View this table:
Table 2.

Influence of taurocholate on bile secretion in control vs. lactating rats and mice

Changes in expression of transporters of mixed micelle components and their substrates in mice.

To determine if the markedly decreased expression of Abcg5/Abcg8 seen in the lactating rat was also present in lactating mice, we examined expression of Bsep, Mdr2, and Abcg5/Abcg8 in lactating mice and female controls. Bsep mRNA expression was significantly elevated during early lactation (2.5-fold increase, PPd5; Fig. 4A), but there were no differences compared with controls at later stages of lactation. The mouse also showed a significant 58% decrease in Mdr2 mRNA expression at midlactation (PPd12) (Fig. 4B) but only a moderately decreased mRNA expression of Abcg5 and Abcg8. Thus Abcg5 mRNA expression was decreased 40% at PPd5, 65% at PPd12, and 53% at PPd20 (Fig. 5A), whereas Abcg8 mRNA expression was not significantly different at PPd5 but was decreased 63% at PPd12 and 53% at PPd20 (Fig. 5B). Although protein expression of Abcg5 and Abcg8 was somewhat decreased (Abcg5 by 28% and Abcg8 by 21%) at PPd12, these decreases were not significantly different compared with controls (Fig. 5C).

Next, we measured the basal concentrations of cholesterol, phospholipid, and bile acids in bile to determine if altered transporter expression correlated with transport activity. In mice, the bile acid concentration was significantly elevated 1.5-fold in PPd11 mice (Table 1), consistent with increased expression of Bsep mRNA. In agreement with no significant changes in mouse Abcg5 and Abcg8 protein levels, there were no changes in biliary cholesterol concentrations in the postpartum mouse. Phospholipid concentrations were also not changed in postpartum mice compared with controls (Table 1), despite decreases in Mdr2 mRNA expression (Fig. 4B).

Effects of taurocholate infusion on secretion of mixed micelle components in mice.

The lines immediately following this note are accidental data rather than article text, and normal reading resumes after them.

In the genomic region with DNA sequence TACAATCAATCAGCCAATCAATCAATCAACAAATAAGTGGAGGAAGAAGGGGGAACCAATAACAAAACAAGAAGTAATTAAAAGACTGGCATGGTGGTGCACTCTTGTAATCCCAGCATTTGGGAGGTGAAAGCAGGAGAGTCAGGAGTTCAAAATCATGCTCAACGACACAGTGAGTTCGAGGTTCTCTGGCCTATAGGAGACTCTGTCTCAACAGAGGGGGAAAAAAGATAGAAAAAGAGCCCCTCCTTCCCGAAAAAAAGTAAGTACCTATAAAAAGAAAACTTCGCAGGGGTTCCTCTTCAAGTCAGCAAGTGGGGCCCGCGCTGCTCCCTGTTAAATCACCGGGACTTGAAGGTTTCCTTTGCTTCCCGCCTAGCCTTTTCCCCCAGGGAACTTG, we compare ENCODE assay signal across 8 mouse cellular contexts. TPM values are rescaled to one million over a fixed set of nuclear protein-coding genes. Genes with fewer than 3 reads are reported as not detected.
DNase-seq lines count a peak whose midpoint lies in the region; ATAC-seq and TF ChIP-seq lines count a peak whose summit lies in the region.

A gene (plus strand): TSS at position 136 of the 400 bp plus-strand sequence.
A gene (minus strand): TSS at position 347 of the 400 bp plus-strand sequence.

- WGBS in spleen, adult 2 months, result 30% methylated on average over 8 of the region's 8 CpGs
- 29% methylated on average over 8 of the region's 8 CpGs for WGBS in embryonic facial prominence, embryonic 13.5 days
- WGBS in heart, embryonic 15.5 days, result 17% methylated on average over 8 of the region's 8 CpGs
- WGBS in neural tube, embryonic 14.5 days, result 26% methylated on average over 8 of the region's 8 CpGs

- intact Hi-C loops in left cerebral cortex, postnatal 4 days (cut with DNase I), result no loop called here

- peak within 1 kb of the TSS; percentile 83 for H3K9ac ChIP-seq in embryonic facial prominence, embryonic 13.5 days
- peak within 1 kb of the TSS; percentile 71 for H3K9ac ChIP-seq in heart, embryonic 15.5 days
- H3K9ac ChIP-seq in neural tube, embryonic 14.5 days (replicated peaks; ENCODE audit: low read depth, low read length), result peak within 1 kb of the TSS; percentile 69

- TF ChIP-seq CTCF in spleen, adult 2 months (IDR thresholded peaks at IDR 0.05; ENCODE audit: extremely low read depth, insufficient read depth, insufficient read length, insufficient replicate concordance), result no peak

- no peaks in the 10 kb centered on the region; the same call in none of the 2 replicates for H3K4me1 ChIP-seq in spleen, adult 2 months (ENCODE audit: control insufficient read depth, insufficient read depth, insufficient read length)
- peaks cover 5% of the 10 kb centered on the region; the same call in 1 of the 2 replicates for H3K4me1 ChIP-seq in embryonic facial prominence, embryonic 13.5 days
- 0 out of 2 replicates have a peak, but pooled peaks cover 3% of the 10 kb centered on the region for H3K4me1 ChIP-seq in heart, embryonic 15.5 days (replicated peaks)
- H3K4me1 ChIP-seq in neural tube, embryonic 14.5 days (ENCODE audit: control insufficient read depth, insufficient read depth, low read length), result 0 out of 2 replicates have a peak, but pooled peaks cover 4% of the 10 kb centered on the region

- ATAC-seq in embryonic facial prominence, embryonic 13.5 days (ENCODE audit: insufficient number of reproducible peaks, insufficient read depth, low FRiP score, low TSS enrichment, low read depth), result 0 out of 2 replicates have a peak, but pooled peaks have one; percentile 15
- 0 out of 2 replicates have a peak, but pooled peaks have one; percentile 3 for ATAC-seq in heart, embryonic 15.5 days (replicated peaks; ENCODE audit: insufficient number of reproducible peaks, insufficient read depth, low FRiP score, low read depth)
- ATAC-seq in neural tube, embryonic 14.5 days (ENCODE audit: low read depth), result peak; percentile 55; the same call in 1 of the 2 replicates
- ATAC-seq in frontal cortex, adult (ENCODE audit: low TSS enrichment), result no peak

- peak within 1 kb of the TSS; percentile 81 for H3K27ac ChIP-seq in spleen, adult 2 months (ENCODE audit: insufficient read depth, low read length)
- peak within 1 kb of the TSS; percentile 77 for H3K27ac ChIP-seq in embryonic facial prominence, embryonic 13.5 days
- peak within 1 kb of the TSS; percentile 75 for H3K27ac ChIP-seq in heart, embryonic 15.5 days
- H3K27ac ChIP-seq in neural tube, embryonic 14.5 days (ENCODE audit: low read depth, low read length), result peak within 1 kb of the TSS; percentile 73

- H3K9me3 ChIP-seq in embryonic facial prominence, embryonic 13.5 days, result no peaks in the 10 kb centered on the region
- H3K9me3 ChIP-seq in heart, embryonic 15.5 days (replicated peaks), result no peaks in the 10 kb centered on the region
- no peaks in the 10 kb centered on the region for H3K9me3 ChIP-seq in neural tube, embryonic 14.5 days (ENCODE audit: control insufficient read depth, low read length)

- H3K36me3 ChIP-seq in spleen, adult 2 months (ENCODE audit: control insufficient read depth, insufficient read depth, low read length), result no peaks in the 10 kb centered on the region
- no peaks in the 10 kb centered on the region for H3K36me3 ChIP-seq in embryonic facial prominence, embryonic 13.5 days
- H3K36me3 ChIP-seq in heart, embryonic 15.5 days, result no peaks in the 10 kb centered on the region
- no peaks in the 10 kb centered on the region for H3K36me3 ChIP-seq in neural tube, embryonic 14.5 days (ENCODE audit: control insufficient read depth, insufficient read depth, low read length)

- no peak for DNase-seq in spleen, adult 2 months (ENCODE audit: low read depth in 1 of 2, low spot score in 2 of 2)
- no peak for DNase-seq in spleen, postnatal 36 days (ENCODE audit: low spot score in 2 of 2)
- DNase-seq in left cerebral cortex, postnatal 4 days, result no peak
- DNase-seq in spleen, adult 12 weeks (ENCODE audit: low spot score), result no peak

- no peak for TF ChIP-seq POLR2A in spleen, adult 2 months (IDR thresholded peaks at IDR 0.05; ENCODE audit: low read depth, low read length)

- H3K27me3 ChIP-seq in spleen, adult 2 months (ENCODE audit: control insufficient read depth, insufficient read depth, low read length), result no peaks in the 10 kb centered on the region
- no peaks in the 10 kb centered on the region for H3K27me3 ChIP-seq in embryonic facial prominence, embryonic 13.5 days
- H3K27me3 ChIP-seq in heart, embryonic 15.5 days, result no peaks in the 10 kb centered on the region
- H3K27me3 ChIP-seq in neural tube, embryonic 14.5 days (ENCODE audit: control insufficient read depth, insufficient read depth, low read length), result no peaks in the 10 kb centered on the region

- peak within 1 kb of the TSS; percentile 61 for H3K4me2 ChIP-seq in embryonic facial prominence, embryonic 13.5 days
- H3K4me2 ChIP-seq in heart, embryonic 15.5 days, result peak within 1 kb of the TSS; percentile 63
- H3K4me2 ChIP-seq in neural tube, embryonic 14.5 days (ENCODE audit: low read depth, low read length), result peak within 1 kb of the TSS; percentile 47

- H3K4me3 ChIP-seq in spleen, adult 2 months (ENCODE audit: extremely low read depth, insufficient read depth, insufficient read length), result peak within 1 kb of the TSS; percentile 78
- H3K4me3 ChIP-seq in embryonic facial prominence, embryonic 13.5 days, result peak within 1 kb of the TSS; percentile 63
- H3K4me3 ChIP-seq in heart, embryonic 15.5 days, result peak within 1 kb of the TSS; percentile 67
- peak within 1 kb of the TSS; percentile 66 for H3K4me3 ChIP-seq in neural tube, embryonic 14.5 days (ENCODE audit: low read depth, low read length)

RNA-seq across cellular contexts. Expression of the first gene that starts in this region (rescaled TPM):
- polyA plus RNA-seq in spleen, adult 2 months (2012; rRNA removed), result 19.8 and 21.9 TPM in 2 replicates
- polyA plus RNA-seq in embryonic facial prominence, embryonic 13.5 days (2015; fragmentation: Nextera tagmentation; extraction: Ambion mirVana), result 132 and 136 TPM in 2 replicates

There was significant positive coupling between bile acids and phospholipid secretion in both control and postpartum mice; however, lactating mice showed a decreased slope (P < 0.005; Fig. 6A and Table 2), consistent with the decreased Mdr2 mRNA expression in mice at this time (Fig. 4B). Bile acid-dependent cholesterol secretion remained positively coupled in control and lactating mice to essentially the same extent (Fig. 6B). Phospholipid-dependent cholesterol secretion was also positively coupled (Fig. 6C), and postpartum animals had an increased slope (P < 0.0001; Table 2), consistent with the decreased coupling of taurocholate and phospholipid biliary secretion.

DISCUSSION

The most striking and unexpected findings in the present studies were the profoundly decreased expression of Abcg5/Abcg8 in lactating rats, particularly in the face of unchanged basal cholesterol concentrations in bile, compared with control rats. Earlier studies (20) had shown an increased cholesterol concentration in bile of lactating rats. Significant evidence indicates that the half-transporters Abcg5 and Abcg8 are required for cholesterol secretion in bile, in that deletion of both half-transporters in mice leads to a marked decrease (90%) in biliary cholesterol (45). Furthermore, cholesterol secretion is linearly correlated with the gene copy number of Abcg5/Abcg8 in mice (44). In humans, mutations in either ABCG5 or ABCG8 gene cause an autosomal recessive disorder known as sitosterolemia, characterized by decreased biliary excretion of cholesterol, and increased intestinal absorption of cholesterol and phytosterols, such as sitosterol (4). However, there is also evidence of Abcg5/Abcg8-independent pathways of cholesterol secretion in mice. Diosgenin is a plant sterol that stimulates cholesterol excretion (30). This induction of cholesterol secretion is independent of Abcg5/Abcg8 induction (22), even though biliary cholesterol secretion is not induced in Abcg8−/− mice fed diosgenin, suggesting that expression of the cotransporters is still required.